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Why I want to but cannot build a Smart Client

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  • User profile image
    Larsenal

    To summarize my understanding of the key benefits of Smart Clients:
    - rich user experience
    - great for "sometimes connected" situations
    - great deployment and update story

    I'm working on a project right now where this looks like a perfect fit.  Almost.  The sad news is that in our target industry, cross-platform accessibility is a requirement.  If I told them, "Oh, by the way, this application we're going to build for you can only be used from a Windows PC." they'd say, "Thanks, but no thanks."

    I'm excited about Smart Client technologies, don't get me wrong.  However, I may get forced into a situation of having to copy some of the concepts to the best of our abilities/resources.

    The clients probably would be flexible when it comes to server platform, but saying that every user with a Mac is out of luck won't work.  So sad.

    Where can I find consolation? (rhetorical question, of course)

  • User profile image
    Minh

    The image “<a href=http://www.fluent.com/about/news/pr/img/pr5i1b.jpg” cannot be displayed, because it contains errors." src="http://www.fluent.com/about/news/pr/img/pr5i1b.jpg">

    Misguided souls...

  • User profile image
    DoomBringer

    Sounds like you're stuck using J2EE/J2SE then.  Unless Mono is an option...

  • User profile image
    Larsenal

    Our current prototype is pushing Flash to its limits.  Raise your hand if you enjoy programming in ActionScript.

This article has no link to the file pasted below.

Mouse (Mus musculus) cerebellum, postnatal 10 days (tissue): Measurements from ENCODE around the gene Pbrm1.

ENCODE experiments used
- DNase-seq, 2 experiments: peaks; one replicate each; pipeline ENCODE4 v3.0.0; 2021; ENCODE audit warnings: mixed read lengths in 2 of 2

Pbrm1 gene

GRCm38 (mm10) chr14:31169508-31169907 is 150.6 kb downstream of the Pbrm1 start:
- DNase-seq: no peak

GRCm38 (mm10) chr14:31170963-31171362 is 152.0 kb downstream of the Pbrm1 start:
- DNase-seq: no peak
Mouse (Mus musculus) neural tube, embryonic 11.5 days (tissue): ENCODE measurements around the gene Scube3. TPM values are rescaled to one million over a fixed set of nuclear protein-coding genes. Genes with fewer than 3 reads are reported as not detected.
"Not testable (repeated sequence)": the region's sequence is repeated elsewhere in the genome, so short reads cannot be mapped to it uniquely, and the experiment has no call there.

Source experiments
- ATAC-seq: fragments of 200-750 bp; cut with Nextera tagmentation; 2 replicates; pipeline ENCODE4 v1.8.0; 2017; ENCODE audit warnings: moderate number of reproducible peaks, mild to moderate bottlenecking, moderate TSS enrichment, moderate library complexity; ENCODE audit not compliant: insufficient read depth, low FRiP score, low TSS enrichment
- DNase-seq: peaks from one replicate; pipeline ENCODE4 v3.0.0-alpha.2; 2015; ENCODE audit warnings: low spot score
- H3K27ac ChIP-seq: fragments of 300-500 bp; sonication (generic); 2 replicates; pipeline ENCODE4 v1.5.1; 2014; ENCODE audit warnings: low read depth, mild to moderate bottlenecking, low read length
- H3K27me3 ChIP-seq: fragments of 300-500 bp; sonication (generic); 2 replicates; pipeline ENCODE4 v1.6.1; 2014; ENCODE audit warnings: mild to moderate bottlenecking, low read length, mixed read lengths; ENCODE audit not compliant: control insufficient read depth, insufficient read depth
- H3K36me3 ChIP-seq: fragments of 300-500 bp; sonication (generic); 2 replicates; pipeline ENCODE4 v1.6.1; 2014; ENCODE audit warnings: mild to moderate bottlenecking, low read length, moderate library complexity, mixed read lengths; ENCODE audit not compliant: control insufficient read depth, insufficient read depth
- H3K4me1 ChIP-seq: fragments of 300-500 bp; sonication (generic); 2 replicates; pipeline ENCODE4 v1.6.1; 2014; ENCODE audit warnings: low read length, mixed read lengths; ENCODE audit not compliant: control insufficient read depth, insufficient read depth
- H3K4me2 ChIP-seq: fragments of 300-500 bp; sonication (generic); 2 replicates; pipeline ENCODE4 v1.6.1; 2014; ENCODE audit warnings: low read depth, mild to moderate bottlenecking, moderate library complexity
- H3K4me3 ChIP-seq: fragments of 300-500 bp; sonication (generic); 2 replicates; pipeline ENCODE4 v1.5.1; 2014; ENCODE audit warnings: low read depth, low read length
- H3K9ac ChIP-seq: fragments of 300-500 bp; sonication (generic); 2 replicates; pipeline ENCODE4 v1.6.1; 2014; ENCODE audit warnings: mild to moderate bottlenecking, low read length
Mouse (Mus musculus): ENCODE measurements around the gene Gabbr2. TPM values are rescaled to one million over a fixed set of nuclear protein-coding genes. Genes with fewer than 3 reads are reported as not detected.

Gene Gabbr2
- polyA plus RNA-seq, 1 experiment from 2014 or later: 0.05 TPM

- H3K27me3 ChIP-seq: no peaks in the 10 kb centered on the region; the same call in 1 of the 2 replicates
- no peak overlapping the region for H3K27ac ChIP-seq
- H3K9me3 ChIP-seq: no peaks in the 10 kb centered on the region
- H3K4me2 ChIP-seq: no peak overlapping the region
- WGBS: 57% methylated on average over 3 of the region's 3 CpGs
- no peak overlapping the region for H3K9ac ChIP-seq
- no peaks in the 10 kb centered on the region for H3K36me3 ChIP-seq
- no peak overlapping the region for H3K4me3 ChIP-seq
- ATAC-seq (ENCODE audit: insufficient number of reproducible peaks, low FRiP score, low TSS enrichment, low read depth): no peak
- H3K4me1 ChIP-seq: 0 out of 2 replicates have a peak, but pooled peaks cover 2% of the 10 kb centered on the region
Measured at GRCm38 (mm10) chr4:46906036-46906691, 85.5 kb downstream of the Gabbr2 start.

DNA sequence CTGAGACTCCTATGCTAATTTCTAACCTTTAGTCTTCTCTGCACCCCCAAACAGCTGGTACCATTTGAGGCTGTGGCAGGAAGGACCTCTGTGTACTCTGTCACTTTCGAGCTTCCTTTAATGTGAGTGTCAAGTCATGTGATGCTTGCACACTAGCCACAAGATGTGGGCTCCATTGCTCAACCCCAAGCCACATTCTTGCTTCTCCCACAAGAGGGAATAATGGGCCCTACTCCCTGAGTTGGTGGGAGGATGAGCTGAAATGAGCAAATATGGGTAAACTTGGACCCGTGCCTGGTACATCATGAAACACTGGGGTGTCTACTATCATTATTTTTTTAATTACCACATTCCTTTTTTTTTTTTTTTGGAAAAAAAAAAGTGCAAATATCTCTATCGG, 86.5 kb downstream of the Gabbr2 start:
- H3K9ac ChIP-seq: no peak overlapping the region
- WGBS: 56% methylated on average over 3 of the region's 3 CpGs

• User profile image
    Sven Groot

    Larsenal wrote:
    Our current prototype is pushing Flash to its limits.  Raise your hand if you enjoy programming in ActionScript.

    *pins hands to the floor*

    I've used Flash once and ActionScript is in my top-two worst programming languages ever. The other one is InstallShield's InstallScript.

  • User profile image
    geekling

    You could always just break down and use Java. Wink

  • User profile image
    Charles

    LOL Minh! Boy, that Guiness looks mighty good...

    Yes, you are experiencing the classic problem most client developers with platform-heterogeneous customers face. I don't see where Smart Client comes into play, exactly. Sure, it's smart to write a Smart Client on top of the .NET Framework (given the tool support, the ease of development, the power of the Framework, etc), but it's not a requirement. For example, Outlook 2003 is an example of a Smart Client in that it handles offline/online and data synchronization almost flawlessly. Is it written in managed code (is any of Office written in managed code). No.

    I don't see why you couldn't take the Smart Client design concepts and fold them into the technology you have at your fingertips and align with your customer-driven requirements. Of course, asking them to run Windows is a great idea! Wink

    At any rate, please stay tuned to Channel 9. We're going to really dig into this Smart Client thing in the near future. Time to go deep...


    C

  • User profile image
    figuerres

    Larsenal wrote:
    To summarize my understanding of the key benefits of Smart Clients:
    - rich user experience
    - great for "sometimes connected" situations
    - great deployment and update story

    I'm working on a project right now where this looks like a perfect fit.  Almost.  The sad news is that in our target industry, cross-platform accessibility is a requirement.  If I told them, "Oh, by the way, this application we're going to build for you can only be used from a Windows PC." they'd say, "Thanks, but no thanks."

    I'm excited about Smart Client technologies, don't get me wrong.  However, I may get forced into a situation of having to copy some of the concepts to the best of our abilities/resources.

    The clients probably would be flexible when it comes to server platform, but saying that every user with a Mac is out of luck won't work.  So sad.

    Where can I find consolation? (rhetorical question, of course)